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Video game voice actors could be about to go on strike

Video game voice actors are voting whether or not to go on strike after talks between SAG-AFTRA and publishers ended at an impasse.

Video game voice actors are voting on a potential strike after talks between SAG-AFTRA - a division of the Screen Actor's Guild representing voice actors - and industry representatives ended at an impasse.  

A SAG-AFTRA committee has held a number of meetings with a high profile publishers and developers, including the likes of EA, Activision, Disney, and Warner Bros., in an attempt to renegotiate the Interactive Media Agreement - a template drafted in the mid 90s that specifies what voice actors are and aren't required to do on set. 

The committee wants to "bring this long-standing agreement into the 21st century" by addressing a number of key issues relating to items such as performance bonuses and vocal stress. 

"We’re asking for a reasonable performance bonus for every 2 million copies, or downloads sold, or 2 million unique subscribers to online-only games, with a cap at 8 million units/ subscribers. That shakes out, potentially, to four bonus payments for the most successful games: 2 million, 4 million, 6 million and 8 million copies," said SAG-AFTRA .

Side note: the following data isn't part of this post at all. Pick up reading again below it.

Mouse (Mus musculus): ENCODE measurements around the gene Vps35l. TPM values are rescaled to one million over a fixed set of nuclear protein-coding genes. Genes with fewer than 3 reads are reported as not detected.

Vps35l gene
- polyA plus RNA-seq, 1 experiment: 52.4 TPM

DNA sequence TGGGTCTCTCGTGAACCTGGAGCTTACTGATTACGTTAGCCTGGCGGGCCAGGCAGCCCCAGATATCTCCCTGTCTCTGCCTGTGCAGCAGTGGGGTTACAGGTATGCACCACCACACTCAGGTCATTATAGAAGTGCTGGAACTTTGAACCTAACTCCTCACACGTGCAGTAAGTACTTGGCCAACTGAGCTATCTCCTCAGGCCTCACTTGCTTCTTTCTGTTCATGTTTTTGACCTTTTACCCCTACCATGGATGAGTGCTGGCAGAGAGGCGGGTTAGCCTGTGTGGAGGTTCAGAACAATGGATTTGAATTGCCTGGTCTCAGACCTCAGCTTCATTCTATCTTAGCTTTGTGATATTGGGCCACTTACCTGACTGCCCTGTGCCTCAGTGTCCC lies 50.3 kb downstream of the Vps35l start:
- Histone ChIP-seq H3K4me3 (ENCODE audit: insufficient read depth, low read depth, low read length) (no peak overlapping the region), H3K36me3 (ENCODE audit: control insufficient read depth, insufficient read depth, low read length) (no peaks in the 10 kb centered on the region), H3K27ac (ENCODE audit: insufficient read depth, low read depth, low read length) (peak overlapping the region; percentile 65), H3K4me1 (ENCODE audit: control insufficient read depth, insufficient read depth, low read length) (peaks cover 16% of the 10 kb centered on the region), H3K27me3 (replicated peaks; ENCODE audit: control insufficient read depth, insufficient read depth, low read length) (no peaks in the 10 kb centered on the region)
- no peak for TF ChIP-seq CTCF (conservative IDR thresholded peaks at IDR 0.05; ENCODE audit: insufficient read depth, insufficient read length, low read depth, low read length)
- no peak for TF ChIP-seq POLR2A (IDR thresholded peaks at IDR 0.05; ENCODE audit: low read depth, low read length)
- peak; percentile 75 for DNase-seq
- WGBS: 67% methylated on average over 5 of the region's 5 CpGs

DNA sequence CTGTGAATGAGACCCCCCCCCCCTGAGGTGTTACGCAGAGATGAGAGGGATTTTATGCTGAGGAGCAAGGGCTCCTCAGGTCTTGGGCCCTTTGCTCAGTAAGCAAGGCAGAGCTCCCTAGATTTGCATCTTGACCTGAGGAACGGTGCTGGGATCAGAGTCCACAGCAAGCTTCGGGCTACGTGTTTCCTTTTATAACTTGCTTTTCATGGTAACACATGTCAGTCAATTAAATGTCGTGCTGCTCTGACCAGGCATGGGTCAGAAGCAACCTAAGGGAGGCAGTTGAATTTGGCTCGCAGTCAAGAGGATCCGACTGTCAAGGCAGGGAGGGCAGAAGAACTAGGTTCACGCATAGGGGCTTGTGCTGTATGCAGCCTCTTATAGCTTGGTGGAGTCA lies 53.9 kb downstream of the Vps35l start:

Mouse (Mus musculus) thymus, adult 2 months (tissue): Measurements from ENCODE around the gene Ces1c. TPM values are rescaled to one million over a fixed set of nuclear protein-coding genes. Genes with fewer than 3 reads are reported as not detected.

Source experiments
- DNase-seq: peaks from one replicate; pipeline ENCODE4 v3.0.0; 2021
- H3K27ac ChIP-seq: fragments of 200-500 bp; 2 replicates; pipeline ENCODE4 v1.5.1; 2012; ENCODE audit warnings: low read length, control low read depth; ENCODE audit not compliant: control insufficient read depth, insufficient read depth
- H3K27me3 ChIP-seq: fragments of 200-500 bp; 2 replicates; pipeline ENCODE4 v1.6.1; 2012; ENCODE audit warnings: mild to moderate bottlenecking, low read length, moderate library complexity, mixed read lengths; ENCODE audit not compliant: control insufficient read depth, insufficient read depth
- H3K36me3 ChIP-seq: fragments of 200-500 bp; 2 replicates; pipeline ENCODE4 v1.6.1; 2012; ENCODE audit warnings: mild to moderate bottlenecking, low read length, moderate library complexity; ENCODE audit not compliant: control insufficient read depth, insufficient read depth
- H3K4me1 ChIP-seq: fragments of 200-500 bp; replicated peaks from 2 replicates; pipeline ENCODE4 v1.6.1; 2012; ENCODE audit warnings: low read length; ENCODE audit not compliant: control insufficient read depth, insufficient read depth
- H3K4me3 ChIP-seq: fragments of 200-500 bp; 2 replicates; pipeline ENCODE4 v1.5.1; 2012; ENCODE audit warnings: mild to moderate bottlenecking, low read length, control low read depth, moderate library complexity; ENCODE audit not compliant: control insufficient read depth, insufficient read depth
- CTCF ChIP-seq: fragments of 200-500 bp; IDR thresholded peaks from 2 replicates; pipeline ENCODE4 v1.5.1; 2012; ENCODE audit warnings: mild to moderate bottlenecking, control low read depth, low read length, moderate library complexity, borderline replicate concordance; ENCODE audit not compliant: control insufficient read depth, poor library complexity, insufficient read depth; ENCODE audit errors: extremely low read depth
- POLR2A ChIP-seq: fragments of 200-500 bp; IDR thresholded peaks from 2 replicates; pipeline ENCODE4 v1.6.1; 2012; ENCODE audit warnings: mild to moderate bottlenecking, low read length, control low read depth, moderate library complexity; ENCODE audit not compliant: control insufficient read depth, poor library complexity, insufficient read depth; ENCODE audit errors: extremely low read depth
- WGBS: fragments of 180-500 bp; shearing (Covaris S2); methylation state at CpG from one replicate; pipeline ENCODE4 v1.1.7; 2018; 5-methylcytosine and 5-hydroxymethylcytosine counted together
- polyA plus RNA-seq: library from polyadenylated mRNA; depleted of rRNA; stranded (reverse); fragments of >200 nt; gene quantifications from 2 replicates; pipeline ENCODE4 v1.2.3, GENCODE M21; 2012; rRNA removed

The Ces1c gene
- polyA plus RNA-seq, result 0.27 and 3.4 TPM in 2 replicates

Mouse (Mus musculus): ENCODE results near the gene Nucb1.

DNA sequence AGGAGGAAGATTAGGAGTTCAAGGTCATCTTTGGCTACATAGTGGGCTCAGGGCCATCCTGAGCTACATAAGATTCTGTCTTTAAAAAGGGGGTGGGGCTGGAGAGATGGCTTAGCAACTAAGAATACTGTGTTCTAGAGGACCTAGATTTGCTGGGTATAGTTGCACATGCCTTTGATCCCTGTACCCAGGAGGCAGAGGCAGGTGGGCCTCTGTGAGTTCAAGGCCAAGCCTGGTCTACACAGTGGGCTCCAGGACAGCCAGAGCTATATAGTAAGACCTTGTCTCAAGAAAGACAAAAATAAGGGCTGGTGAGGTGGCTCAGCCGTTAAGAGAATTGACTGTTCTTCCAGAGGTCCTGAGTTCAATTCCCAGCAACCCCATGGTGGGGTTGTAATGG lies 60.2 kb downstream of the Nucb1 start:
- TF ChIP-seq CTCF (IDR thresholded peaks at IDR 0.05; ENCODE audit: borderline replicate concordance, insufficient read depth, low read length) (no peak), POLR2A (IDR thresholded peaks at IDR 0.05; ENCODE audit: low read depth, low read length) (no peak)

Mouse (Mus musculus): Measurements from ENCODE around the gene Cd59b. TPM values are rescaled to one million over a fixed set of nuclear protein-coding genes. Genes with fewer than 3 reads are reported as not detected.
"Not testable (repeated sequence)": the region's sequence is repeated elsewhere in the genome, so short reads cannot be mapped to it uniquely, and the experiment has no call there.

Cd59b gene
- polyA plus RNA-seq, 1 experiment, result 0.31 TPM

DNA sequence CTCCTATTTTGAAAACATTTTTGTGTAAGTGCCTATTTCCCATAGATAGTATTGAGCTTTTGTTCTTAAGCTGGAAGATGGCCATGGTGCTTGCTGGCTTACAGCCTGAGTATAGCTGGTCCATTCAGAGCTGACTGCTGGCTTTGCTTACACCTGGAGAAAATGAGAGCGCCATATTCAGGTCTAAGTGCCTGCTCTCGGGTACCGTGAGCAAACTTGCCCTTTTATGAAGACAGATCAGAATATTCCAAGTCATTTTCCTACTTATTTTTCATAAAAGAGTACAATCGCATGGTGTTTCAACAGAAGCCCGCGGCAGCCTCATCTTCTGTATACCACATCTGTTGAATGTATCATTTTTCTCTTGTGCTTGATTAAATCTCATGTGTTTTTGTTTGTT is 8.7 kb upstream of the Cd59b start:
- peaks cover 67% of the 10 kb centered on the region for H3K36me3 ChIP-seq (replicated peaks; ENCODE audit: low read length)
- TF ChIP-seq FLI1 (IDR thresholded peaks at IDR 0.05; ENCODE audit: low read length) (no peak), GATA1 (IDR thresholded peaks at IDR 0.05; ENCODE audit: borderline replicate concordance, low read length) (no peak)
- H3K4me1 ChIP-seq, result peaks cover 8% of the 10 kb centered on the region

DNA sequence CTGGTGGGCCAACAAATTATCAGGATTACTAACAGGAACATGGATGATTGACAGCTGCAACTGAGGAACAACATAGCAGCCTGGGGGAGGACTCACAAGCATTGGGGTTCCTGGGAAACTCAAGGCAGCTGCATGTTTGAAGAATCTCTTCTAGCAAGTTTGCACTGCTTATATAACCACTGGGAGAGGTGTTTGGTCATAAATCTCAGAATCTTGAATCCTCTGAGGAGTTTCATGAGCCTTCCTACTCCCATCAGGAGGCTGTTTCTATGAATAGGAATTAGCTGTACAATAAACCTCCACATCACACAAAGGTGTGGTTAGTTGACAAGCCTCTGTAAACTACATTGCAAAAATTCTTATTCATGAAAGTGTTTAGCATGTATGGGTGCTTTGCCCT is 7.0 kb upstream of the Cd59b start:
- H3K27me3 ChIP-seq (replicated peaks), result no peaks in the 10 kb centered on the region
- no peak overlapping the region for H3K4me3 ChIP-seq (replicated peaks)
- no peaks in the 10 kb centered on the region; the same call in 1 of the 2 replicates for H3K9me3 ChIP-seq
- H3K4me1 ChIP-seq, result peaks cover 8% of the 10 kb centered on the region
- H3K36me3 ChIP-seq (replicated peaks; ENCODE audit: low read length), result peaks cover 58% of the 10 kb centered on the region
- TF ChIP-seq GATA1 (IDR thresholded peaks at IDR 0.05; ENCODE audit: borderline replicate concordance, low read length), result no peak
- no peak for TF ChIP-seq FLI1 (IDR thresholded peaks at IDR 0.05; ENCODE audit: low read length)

"We [also] believe actors should get stunt pay for vocally stressful recording sessions the same way they get stunt pay for physically demanding roles. That’s why we’re proposing to limit “vocally stressful” recording sessions to two hours at the same union minimums."

The union also wants to improve working conditions for actors who perform stunt work, explaining that its members regularly risk their livelihood by performing stunts in unsafe environments, often without a stunt coordinator. 

Finally, the group has called for more transparency, and is asking that voice actors are told, among other things, the actual title of the game they're auditioning for, how many sessions they'll be required to work, and whether or not the sessions will be vocally stressful. 

During the talks, game developers and publishers also requested some changes of their own, such as the ability to fine actors $2500 for being late, and refused to acknowledge that motion and performance capture work would be covered under a new contract. The companies involved in the meetings also want to be allowed to hire their own employees to play characters, without that member of staff being forced to join the union. 

Although we won't know the result until voting closes on October 5, a number of high profile voice actors have been using the #PerformanceMatters hashtag on Twitter to express their support of the changes and the strike itself. 

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